June 16, 2016 @ 5:30 pm – 7:00 pm
Aula Máxima de Derecho (2nd floor)
Claustro de San Agustín.

Classical Reserving – Double Chain Ladder and its Extensions
Carolin Margraf*, Cass Business School, London; Jens Nielsen, Cass Business School, London; Maria Martinez Miranda, University of Granada, Spain; Munir Hiabu, Cass Business School, London
In this paper, we propose different methods based on the Double Chain Ladder (DCL) framework introduced by Martinez-Miranda, Nielsen, and Verrall (2012a). The aim of reserving in non-life insurance is to forecast the amount of claims which have been underwritten in the past, but are not settled yet. For as long as anyone remembers, non-life insurance companies have used the so called chain ladder method to reserve for outstanding liabilities. In the DCL framework, we build on this classical reserving method and also add the information of reported counts data to the classical reserving data. By using more data, it is expected that the method will have less volatility than the celebrated chain ladder method.
Not only do we derive a surprisingly simple method for forecasting the outstanding liabilities but we are also able to estimate RBNS (reported but not settled) and IBNR (incurred but not reported yet) claims separately. Furthermore, we benefit from the advantages of having a full stochastic cash flow model of outstanding liabilities for the model developed in Verrall, Nielsen and Jessen (2010).This way, we can take advantage of the simple relationship between development factors which allows us to involve and then estimate the reporting and payment delay.
In this work, we investigate the Double Chain Ladder model further and consider the case when other knowledge is available, namely prior knowledge or expert knowledge. Initially we focus on prior knowledge on the number of zero-claims for each underwriting year and prior knowledge about the relationship between the development of the claim and its mean severity. Both types of prior knowledge readily lend themselves to be included in the DCL framework. Furthermore, we want to include a mixture of paid data and expert knowledge, incurred data, in different ways. More precisely, we use incurred data to rectify one weak point for DCL and CLM where the underwriting year inflation might be estimated with significant uncertainty. A key feature of the new method is that the underwriting year inflation can be estimated from the less volatile incurred data and then transferred into the DCL model. In addition, we take advantage of this expert knowledge and use it as an estimate for the RBNS claims. We include an empirical illustration that illustrates the differences between the estimates of the IBNR and RBNS cash flows from DCL and the new method.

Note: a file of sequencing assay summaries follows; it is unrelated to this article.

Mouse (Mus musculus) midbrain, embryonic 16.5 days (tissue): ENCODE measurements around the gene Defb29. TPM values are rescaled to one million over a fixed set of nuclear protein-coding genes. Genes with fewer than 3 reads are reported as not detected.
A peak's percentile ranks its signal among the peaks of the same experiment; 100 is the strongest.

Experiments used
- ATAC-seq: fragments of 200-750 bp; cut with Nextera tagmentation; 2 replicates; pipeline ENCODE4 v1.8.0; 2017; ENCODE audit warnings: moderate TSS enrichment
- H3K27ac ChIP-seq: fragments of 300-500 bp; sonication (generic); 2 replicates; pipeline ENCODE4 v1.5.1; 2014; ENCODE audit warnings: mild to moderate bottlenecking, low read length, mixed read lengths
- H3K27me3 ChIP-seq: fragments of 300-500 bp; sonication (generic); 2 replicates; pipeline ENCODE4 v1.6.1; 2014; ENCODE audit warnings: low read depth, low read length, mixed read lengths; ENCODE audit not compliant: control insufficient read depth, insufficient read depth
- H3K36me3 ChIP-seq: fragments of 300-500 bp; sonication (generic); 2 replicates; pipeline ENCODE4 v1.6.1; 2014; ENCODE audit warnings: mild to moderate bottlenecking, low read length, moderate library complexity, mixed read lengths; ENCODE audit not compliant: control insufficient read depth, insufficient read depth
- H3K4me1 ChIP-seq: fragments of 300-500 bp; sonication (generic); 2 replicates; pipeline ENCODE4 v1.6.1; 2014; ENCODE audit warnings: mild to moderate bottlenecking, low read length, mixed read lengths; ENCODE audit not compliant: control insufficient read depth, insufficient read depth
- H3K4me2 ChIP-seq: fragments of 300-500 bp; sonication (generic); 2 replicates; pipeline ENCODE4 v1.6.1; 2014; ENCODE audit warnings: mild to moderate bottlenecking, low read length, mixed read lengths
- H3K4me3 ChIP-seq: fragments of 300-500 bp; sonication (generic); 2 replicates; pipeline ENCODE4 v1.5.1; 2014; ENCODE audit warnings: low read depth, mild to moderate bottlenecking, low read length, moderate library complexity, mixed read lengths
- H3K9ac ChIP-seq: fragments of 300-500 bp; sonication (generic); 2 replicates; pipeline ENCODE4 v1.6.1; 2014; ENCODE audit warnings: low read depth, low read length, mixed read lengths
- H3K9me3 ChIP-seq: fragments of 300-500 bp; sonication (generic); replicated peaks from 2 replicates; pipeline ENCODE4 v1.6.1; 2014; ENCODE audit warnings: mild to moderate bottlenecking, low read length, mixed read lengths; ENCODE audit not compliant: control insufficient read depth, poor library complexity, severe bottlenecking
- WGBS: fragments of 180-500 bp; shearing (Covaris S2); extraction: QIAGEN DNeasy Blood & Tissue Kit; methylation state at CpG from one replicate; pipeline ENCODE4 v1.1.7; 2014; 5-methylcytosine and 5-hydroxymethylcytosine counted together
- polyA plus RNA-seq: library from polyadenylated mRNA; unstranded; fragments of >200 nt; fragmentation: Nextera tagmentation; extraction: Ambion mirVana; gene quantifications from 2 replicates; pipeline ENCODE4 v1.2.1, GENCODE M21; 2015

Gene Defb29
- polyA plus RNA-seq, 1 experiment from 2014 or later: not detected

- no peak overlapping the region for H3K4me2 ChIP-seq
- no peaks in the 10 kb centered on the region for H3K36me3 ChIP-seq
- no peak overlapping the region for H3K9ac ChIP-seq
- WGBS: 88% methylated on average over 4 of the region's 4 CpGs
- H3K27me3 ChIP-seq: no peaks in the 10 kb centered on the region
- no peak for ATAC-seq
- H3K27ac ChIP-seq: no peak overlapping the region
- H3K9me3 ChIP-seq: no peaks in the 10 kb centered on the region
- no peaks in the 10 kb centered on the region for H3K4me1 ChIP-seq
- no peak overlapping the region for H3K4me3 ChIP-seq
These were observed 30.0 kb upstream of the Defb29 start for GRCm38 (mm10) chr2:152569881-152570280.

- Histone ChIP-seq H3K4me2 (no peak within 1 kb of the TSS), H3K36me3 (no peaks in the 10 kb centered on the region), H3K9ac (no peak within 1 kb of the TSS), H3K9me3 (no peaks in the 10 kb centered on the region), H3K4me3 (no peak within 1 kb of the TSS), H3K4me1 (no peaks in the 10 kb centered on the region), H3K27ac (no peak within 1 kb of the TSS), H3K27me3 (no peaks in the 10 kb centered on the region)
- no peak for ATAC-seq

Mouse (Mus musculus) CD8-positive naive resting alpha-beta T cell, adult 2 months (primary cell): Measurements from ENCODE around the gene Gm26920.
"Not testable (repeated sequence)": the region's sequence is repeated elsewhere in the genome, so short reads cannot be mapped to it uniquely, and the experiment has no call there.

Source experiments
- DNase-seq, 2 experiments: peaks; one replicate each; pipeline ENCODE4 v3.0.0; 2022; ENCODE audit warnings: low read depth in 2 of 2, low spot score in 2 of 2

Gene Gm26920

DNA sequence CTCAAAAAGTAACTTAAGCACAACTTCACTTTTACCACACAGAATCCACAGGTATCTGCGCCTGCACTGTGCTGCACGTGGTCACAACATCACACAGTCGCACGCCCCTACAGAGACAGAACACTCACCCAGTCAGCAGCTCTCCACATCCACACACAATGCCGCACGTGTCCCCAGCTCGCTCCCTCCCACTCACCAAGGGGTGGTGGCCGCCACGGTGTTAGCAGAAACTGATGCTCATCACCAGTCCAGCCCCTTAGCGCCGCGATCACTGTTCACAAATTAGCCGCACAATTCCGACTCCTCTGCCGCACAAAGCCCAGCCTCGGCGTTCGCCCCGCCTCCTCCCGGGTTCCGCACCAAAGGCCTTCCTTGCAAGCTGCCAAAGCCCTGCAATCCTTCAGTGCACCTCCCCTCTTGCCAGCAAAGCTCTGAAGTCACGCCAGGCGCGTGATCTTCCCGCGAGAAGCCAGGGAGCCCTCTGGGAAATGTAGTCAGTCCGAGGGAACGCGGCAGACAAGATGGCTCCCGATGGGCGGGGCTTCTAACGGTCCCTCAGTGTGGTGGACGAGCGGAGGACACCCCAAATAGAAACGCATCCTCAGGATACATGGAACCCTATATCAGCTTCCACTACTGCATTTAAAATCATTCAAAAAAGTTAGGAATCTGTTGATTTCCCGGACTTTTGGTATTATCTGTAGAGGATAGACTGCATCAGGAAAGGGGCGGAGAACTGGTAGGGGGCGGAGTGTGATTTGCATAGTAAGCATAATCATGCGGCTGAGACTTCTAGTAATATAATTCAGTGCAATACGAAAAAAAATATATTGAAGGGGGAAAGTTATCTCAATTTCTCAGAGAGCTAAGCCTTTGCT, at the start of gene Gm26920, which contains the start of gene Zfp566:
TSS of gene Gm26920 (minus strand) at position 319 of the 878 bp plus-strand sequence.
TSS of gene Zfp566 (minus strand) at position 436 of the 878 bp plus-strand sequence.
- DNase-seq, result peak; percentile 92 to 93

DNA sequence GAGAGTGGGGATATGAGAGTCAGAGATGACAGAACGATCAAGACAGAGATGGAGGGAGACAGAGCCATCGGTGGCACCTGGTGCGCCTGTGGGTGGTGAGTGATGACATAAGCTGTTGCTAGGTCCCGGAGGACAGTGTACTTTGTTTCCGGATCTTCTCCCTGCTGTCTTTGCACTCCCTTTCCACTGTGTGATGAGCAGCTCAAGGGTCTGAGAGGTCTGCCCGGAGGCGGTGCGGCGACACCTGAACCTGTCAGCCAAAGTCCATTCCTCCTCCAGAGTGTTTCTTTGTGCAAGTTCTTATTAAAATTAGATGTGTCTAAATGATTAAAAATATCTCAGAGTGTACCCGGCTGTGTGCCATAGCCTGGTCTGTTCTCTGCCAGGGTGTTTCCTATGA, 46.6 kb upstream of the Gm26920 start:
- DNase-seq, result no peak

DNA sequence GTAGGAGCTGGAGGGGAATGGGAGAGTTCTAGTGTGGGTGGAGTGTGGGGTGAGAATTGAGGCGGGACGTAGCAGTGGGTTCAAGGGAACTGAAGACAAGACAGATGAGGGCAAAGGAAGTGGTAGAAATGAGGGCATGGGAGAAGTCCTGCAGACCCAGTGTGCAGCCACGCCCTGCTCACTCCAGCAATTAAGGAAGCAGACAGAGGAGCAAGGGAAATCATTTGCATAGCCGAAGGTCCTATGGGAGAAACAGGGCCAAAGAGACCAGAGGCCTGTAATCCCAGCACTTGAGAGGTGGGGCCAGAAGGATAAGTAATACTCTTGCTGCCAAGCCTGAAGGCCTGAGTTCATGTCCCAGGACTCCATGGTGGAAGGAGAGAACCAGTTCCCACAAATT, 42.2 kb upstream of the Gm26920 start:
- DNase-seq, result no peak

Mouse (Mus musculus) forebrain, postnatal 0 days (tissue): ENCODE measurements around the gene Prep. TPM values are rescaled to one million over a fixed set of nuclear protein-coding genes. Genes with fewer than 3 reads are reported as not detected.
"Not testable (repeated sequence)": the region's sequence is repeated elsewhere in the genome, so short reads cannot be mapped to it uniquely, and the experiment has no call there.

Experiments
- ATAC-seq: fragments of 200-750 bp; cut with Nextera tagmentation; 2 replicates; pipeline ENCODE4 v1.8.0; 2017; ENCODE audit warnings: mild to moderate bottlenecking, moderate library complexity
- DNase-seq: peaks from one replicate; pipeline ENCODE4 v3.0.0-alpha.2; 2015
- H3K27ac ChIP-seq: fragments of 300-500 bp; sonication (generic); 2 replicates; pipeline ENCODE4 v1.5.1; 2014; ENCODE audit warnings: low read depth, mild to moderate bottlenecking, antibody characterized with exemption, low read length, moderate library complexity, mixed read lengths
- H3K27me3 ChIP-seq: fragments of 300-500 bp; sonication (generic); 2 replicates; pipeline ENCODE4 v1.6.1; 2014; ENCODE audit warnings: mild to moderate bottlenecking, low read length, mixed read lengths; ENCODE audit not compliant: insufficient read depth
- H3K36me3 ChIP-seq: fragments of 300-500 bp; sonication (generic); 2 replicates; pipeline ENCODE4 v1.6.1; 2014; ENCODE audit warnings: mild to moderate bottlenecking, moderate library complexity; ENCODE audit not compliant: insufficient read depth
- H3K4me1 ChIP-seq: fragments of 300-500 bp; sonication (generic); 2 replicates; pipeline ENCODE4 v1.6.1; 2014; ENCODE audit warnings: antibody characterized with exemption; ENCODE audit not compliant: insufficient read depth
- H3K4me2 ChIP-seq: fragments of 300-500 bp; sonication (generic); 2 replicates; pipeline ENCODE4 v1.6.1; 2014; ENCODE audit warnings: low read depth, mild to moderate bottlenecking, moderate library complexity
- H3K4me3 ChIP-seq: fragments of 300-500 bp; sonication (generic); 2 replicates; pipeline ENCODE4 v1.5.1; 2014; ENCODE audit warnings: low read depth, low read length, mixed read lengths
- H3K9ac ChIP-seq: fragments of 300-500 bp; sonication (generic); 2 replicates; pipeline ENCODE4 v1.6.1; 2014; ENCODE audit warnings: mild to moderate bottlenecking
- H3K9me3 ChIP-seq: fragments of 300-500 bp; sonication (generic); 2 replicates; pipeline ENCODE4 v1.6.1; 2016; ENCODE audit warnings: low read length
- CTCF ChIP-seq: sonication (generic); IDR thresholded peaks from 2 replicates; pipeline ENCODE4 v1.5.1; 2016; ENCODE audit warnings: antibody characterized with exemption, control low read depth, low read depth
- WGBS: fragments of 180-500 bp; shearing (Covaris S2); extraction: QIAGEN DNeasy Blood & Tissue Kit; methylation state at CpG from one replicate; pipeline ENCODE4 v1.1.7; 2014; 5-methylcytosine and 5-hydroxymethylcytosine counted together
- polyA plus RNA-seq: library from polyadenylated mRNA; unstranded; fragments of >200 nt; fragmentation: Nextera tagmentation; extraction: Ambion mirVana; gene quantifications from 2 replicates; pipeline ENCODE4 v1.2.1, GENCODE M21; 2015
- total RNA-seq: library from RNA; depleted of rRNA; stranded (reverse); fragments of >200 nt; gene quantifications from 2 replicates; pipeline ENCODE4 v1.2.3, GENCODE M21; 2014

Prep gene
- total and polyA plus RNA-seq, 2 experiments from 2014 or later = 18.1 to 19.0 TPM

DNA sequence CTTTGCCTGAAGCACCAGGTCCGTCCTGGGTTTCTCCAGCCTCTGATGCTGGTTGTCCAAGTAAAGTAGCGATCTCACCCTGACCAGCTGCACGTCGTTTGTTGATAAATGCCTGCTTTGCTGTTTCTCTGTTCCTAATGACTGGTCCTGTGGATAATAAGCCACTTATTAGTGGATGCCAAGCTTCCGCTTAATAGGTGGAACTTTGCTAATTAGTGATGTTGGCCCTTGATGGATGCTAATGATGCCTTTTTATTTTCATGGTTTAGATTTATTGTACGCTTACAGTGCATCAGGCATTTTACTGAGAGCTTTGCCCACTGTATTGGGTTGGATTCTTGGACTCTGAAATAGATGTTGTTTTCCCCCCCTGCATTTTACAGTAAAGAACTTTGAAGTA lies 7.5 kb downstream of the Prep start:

This paper constructs for the first time a full statistical cash flow model of the incurred chain ladder method useful for asset-liability hedging, capital allocation and other management decision tools.
We also apply bootstrap estimation to approximate the predictive distributions. This is an alternative to the widely used England and Verrall (1999) bootstrap which might have to restrictive assumptions.

Risk Measure Preserving Piecewise Linear Approximation of Empirical Distributions
William Guevara Alarcón*, Université de Lausanne; Philipp Arbenz, SCOR.
Stochastic models used for pricing, reserving, or capital modelling in insurance companies are often very complex, which is why resulting distributions are typically approximated by Monte Carlo simulations. Both the market and regulators exert increasing pressure not to discard the resulting sample distributions, but rather to store them for future review, audit, or validation, as well as to transfer them between actuarial systems. The present work introduces a compression algorithm which approximates an empirical univariate distribution function through a piecewise linear distribution. In contrast to keeping the full sample, such an approximation facilitates the storage and data transfer of the results by drastically reducing memory requirements. The approximation algorithm preserves the mean and imposes a uniformly bounded relative error over a space of coherent risk measures (TVaR). An efficient, open source implementation is provided.

In-sample forecasting with local linear survival densities – A continuous chain ladder approach
Munir Hiabu*, Cass Business School; Maria Martinez Miranda, University of Granada, Spain; Enno Mammen, ; Jens Nielsen, Cass Business School, London
Non-life insurance companies mostly use the so called chain ladder method for reserving outstanding liabilities.
Chain ladder and all its extensions are based on aggregated run-off triangles. In this talk we will show how to translate the chain ladder method into a continuous framework using granular data. In contrast to the few granular methods which already exist, we will keep the basic structure of having observations on a triangle. As it turns out, chain ladder, and thus also our continuous analogue, is an in-sample technique where no extrapolation is needed to forecast the reserve. The in-sample area is defined as one triangle (the “upper triangle”) and the forecasting area as the second triangle (the “lower triangle”) that added to the first triangle produces a square. We call our approach in-sample forecasting. The in-sample forecasting will be performed with non-parametric methods in a survival analysis framework. In the first part of the talk we will focus on the multiplicative density structure which also is the underlying assumption of chain ladder. Calendar and seasonal effects do not follow this multiplicativity assumption. Therefore, in the second part of the talk, we will show how to go beyond this multiplicativity assumption in order to get more accurate forecasts. A real data example and a simulation study will be provided to support the theory.

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